What Would You Tell Your Children?©

A reality of life and business is that we must make decisions – every day, big and small decisions determine our outcomes. With this reality in mind, we are constantly seeking methods, strategies and tactics for making better decisions to improve our outcomes. For all of this wisdom, there’s one approach that I’ve never seen mentioned in any business or leadership book, but it’s one that I regularly use to make decisions (especially the more important ones): What would you tell your children?

Simple, right? Assess the situation and determine what advice you would give your children if they were facing the same decision. I’ve found that this approach gives me some profound and impactful perspectives for my decision, even if they’re not easy to take. What’s interesting to me is how often people don’t want to take the same advice that they’d give their children, for no better reason than that they don’t like the advice.

One area where this approach is often invoked and valuable is with career or job decisions. I regularly talk to people who are bored, unhappy or even miserable in their job, yet they are choosing to remain (often claiming that they have no choice) with a long list of reasons for staying put. However, when I ask them what they would tell your children if they were in the same situation, the answer is nearly always “I’d tell them that life is short and they should not stay in a job where they are unhappy.” Why – because they want the best for their children. At the same time, these same people often choose to ignore the advice that they’d give their children and they stay in the unfulfilling (or worse) job.

The beauty of this approach is that it takes the choice or decision outside of your own experience and helps you to see things from the perspective that is most committed to offering the best advice – for the benefit of your children. When I make decisions for myself, it’s easy to rationalize. It’s a lot more difficult to rationalize when I’m contemplating advice for my children.

I was recently with a friend of mine who was struggling with a decision on which direction to take with a product in his business. I offered the question “What would you tell your children to do?” if they were facing this question, and he jokingly said: “Now why would you do that to me?” (meaning that this approach would force him either to take the same advice or to ignore it without any good reason). Similarly, I often suggest to people that they consider the “What would you tell your children?” question, only to have them say “that’s a good question,” but still not follow the advice.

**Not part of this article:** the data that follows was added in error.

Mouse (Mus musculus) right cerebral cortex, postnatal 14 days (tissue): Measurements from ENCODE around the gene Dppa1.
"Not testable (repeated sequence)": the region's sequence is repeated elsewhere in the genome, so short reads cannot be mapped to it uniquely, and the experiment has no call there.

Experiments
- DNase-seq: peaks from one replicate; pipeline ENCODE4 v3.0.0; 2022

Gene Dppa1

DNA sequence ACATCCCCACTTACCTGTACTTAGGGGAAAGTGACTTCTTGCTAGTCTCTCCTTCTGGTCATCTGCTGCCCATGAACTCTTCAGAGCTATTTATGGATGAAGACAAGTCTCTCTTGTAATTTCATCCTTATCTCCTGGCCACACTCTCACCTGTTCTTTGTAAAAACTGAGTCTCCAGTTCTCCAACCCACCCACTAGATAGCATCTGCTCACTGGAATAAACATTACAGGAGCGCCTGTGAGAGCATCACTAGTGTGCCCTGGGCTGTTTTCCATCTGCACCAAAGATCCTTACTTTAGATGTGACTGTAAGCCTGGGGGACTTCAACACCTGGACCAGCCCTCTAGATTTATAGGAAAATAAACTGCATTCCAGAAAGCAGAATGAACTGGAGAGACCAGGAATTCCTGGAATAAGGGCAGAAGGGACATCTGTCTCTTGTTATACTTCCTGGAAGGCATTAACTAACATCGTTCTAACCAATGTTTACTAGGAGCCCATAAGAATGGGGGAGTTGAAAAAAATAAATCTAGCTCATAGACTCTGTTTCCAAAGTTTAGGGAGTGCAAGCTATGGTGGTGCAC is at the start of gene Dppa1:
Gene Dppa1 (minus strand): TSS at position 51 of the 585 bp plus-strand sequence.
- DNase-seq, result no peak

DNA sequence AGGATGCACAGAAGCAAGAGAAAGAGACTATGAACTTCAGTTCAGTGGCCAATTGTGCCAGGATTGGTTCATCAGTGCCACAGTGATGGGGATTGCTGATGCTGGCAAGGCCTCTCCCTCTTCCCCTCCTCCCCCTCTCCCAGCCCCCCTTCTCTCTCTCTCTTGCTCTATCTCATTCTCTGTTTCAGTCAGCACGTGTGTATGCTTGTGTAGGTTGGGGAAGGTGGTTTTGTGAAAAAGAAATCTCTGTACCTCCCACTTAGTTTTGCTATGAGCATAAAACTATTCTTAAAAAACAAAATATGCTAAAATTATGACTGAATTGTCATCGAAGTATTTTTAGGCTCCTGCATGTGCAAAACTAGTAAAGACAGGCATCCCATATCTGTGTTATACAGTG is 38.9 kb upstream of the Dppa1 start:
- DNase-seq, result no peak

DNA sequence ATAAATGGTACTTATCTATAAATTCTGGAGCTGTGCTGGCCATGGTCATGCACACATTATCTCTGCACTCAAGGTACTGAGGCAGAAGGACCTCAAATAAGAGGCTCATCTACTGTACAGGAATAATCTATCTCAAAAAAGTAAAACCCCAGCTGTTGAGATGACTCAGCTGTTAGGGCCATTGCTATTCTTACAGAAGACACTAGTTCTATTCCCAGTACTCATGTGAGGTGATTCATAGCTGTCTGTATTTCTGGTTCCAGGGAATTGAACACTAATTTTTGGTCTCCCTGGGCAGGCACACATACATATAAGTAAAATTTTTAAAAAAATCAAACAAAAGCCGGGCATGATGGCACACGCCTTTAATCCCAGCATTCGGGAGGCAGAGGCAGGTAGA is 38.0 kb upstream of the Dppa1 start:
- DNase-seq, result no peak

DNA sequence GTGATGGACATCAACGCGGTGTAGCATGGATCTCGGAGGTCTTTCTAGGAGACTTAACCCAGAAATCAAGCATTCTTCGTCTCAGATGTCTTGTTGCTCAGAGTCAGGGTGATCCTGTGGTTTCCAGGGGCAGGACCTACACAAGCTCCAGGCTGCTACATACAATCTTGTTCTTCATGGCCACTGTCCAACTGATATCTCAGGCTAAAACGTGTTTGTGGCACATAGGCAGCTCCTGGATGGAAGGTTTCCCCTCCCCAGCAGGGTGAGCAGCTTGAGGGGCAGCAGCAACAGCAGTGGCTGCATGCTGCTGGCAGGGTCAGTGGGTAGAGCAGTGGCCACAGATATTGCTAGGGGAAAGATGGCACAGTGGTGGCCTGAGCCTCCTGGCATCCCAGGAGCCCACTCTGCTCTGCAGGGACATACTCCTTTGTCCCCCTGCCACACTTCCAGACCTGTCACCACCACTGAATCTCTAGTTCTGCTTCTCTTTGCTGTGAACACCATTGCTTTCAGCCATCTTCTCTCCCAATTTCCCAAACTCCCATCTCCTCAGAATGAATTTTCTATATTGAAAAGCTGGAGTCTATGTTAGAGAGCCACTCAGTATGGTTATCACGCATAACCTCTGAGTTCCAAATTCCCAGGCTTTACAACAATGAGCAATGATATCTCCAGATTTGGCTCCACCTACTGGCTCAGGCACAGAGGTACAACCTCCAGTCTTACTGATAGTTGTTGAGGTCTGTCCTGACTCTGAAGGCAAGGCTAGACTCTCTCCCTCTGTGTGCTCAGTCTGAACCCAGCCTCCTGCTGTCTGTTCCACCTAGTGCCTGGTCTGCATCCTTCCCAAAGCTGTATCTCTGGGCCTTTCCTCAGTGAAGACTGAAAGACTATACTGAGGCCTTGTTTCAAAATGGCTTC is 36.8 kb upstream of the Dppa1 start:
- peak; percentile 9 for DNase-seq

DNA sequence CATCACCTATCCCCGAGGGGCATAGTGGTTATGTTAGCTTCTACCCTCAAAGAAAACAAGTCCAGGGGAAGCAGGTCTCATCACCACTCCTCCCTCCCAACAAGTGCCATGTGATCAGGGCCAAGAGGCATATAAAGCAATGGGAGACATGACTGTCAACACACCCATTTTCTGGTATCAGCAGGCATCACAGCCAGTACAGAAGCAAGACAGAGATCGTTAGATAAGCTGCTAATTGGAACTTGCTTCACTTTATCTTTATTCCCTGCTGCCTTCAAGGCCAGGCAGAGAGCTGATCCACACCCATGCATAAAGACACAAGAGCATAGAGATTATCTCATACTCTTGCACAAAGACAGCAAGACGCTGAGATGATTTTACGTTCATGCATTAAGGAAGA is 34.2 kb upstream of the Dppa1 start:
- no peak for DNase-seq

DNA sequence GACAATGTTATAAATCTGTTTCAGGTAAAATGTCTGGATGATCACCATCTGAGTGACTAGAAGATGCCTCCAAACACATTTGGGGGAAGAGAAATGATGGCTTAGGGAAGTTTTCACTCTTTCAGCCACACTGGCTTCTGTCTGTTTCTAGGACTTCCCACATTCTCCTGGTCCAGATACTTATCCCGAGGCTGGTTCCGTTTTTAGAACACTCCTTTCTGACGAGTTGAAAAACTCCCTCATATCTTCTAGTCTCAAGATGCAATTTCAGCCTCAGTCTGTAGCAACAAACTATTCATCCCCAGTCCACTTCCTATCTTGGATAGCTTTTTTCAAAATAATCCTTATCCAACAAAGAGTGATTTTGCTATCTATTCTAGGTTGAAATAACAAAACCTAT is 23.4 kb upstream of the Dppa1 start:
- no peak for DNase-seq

Isn’t it interesting that we love giving our children advice, yet we don’t want to follow that advice when it’s applied to us? Certainly, there may be rare times when the situation is somehow different, but that doesn’t apply very often (especially when the question is framed as “What would you tell your children if they were facing the exact same situation?”).

This same approach can be applied to assess virtually every choice you make, every action you take and every habit you have. Think about this eye opener – imagine some things that you’ve done or said over the past week and ask yourself how you’d feel if you knew your children were watching and listening. Is what you say and believe aligning with your actions? Is what you tell (or would tell) your children consistent with your own behavior? If not, why not and what are you prepared to do to get into alignment?

What decision are you facing today? What choices are you making today? Invoke the “What would you tell your children?” approach and be prepared to follow your own advice. If you’re not willing to follow your own advice, then be honest about it and admit to yourself that you are taking action or making choices inconsistent with the advice you would give your children. This self-awareness and truth telling will at least make it more difficult for you to ignore the wise counsel that you would give your own children. And if you really want to take this approach deeper, if you choose not to follow the advice you would give your children, then answer for yourself this question – how would you explain your decision to your children?.

If you haven’t already figured it out, it’s pretty much impossible to get around the question of “What would you tell your children?” and that’s why it’s so powerful. If you want the best for your children, then you should want the best for yourself. Embracing this approach will give you more clarity in your choices and decisions, resulting in a dramatic and positive shift in your outcomes.

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